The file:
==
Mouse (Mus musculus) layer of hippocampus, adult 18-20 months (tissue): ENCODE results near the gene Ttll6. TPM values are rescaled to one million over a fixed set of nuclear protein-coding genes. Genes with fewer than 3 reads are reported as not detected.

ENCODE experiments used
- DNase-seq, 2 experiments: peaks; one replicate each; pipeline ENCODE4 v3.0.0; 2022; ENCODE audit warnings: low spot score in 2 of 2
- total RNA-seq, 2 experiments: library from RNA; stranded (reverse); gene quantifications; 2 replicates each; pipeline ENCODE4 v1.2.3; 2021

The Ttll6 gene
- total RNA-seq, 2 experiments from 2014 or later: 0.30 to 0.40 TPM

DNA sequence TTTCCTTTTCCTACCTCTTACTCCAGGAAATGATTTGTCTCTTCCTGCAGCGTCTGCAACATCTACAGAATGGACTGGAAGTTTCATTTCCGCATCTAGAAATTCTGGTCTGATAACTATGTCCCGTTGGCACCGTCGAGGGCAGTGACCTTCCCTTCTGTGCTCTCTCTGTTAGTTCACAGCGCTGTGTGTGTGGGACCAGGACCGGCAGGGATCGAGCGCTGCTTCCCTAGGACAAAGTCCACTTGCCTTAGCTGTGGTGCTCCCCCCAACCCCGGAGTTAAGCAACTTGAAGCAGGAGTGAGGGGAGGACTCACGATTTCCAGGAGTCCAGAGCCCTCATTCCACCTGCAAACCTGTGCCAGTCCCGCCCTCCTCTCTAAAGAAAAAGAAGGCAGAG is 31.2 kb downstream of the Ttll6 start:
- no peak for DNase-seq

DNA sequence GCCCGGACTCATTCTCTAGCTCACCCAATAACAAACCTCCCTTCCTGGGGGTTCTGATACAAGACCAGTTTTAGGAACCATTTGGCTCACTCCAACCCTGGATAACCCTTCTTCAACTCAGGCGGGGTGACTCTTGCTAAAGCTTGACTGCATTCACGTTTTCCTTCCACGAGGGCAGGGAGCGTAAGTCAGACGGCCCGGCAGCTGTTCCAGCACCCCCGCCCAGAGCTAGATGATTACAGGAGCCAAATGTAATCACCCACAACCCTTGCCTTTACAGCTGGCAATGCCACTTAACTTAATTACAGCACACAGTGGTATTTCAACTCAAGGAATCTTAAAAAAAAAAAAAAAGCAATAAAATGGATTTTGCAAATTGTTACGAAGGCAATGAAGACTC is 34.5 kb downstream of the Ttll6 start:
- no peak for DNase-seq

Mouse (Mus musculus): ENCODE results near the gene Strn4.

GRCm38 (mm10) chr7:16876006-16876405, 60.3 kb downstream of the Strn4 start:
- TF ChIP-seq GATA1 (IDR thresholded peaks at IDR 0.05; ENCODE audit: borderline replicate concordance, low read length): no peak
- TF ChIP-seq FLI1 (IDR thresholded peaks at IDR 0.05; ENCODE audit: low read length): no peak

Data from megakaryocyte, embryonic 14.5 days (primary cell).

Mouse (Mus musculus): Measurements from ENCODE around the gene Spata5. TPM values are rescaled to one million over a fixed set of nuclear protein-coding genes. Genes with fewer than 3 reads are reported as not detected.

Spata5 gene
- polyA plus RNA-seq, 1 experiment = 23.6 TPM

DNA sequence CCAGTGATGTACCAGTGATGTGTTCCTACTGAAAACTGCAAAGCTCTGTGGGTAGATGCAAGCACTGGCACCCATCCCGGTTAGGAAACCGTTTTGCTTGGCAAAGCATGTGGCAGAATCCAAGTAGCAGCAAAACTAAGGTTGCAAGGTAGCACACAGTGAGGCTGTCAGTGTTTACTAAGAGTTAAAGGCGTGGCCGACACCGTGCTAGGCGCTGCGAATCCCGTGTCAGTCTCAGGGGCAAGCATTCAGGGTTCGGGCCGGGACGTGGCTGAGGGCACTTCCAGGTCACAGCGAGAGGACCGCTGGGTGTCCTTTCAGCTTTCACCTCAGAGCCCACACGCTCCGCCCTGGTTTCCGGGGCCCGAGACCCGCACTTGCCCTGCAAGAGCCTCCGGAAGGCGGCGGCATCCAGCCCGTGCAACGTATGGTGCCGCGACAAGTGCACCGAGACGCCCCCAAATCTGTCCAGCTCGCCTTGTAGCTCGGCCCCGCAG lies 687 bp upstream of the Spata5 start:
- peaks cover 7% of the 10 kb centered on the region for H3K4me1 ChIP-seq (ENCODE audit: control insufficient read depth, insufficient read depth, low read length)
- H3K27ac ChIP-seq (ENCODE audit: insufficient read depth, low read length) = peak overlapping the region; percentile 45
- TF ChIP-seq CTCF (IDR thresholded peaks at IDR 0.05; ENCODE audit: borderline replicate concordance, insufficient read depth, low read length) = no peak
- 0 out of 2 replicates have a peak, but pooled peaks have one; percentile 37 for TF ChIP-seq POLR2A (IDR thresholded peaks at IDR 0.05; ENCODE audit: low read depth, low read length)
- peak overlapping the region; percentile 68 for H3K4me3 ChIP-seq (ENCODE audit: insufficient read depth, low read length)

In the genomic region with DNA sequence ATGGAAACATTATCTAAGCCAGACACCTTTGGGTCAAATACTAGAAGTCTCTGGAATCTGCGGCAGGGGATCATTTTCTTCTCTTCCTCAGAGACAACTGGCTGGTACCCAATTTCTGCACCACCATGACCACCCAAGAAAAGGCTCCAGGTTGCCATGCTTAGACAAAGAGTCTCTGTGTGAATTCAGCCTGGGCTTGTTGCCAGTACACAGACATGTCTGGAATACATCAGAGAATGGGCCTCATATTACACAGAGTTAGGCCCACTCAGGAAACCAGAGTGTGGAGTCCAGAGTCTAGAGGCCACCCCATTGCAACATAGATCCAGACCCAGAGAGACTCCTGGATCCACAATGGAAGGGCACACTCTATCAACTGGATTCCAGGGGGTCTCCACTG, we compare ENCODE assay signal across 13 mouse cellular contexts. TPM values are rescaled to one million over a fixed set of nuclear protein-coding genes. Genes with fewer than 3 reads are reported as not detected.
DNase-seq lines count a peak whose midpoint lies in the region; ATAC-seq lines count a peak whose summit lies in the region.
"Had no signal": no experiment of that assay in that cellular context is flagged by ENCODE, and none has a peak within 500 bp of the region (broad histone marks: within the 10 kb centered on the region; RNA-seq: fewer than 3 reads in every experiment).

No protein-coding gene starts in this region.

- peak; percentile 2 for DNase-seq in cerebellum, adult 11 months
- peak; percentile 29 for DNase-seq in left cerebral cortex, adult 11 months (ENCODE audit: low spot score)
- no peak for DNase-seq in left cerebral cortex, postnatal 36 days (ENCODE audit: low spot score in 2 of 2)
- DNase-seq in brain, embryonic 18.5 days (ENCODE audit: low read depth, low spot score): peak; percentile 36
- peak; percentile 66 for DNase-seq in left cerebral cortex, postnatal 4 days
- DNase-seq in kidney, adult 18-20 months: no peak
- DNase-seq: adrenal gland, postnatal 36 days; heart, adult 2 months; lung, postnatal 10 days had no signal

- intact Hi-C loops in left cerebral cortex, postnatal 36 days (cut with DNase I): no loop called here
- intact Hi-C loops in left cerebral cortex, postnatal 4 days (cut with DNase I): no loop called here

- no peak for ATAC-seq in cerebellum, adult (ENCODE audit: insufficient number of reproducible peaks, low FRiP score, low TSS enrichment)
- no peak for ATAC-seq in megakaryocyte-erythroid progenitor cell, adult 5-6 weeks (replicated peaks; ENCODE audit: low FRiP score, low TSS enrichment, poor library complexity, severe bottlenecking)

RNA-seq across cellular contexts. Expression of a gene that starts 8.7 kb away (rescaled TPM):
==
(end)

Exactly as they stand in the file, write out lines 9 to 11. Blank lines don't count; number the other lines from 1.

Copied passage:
DNA sequence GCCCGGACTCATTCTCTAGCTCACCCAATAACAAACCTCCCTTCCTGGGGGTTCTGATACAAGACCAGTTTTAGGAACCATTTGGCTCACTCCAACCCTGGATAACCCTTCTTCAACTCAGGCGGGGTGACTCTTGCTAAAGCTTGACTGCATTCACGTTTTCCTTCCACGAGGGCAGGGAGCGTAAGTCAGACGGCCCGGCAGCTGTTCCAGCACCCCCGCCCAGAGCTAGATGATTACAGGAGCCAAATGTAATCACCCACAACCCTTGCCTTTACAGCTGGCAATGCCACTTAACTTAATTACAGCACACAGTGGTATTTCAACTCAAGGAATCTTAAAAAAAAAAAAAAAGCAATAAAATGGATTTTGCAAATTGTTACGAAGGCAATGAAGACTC is 34.5 kb downstream of the Ttll6 start:
- no peak for DNase-seq

Mouse (Mus musculus): ENCODE results near the gene Strn4.